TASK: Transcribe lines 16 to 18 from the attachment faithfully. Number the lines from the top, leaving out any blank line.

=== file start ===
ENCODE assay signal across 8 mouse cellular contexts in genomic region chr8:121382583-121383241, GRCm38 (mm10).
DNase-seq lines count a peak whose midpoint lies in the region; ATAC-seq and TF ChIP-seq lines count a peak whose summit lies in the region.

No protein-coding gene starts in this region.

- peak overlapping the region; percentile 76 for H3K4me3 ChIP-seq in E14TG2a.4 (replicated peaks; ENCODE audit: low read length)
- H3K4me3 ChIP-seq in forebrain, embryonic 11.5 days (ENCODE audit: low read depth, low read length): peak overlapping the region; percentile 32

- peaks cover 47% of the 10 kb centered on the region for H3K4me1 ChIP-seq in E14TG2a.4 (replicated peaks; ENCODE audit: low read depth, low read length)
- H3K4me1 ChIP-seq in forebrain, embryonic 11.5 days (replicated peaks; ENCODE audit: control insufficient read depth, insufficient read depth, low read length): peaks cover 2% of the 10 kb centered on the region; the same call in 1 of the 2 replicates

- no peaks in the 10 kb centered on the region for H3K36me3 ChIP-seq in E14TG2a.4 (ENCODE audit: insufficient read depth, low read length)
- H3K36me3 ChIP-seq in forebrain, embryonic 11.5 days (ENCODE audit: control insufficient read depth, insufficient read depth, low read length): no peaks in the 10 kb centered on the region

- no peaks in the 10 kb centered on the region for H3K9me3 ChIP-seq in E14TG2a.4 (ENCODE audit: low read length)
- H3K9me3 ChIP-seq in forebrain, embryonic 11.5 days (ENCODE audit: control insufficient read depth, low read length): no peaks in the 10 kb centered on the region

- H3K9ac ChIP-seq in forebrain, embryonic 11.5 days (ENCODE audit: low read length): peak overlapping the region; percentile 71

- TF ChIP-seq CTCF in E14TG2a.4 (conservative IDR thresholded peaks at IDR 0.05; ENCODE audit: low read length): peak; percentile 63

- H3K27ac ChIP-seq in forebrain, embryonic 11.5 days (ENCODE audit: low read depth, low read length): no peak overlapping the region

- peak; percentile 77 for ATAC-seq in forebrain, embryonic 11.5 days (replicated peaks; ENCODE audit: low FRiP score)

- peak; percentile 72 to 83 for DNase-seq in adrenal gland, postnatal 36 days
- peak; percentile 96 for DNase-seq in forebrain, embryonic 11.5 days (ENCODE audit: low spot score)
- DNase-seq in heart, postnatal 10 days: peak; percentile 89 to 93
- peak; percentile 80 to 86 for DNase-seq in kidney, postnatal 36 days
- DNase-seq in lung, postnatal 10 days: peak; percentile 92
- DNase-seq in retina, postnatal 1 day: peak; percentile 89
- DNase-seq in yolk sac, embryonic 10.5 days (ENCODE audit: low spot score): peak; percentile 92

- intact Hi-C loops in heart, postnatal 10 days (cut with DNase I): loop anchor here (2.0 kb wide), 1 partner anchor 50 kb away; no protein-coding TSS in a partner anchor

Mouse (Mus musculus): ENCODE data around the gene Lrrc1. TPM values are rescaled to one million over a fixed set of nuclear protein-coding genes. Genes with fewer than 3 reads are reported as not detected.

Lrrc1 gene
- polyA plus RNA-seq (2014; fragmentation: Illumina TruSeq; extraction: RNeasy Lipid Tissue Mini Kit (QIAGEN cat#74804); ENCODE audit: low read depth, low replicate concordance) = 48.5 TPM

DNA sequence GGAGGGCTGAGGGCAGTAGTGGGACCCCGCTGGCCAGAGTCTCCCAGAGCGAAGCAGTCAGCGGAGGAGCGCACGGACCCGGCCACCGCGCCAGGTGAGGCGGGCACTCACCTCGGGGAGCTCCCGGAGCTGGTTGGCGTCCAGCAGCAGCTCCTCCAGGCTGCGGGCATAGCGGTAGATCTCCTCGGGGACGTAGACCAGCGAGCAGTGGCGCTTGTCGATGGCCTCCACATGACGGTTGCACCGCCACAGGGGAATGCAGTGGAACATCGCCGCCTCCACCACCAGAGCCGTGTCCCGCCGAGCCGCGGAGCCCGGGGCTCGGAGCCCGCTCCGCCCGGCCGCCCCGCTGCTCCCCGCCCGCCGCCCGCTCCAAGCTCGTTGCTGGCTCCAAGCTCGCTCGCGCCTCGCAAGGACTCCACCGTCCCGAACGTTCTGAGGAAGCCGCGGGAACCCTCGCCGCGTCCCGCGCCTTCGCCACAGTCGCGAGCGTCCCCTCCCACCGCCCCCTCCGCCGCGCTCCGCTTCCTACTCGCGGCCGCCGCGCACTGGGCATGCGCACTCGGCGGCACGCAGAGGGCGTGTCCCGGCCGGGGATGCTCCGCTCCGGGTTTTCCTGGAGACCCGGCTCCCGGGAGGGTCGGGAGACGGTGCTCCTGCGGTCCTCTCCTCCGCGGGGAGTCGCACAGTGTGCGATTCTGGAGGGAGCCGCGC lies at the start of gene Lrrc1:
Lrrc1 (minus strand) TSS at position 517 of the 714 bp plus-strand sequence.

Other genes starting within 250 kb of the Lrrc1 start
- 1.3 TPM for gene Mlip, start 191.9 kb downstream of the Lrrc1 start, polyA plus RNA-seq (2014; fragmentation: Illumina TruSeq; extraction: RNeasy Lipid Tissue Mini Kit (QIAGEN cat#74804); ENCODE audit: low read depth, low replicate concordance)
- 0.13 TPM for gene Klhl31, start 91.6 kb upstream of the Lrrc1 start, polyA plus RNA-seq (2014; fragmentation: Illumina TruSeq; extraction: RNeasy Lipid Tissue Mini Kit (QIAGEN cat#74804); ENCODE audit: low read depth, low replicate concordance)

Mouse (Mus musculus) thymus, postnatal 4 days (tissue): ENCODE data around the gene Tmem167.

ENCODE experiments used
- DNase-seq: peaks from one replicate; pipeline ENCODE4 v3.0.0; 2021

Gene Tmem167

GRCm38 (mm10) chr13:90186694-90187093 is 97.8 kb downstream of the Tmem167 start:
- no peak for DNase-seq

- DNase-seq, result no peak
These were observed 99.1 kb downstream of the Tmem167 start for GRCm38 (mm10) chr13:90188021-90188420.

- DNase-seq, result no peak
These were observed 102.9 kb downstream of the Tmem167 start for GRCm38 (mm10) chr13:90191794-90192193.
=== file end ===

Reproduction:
- peak; percentile 72 to 83 for DNase-seq in adrenal gland, postnatal 36 days
- peak; percentile 96 for DNase-seq in forebrain, embryonic 11.5 days (ENCODE audit: low spot score)
- DNase-seq in heart, postnatal 10 days: peak; percentile 89 to 93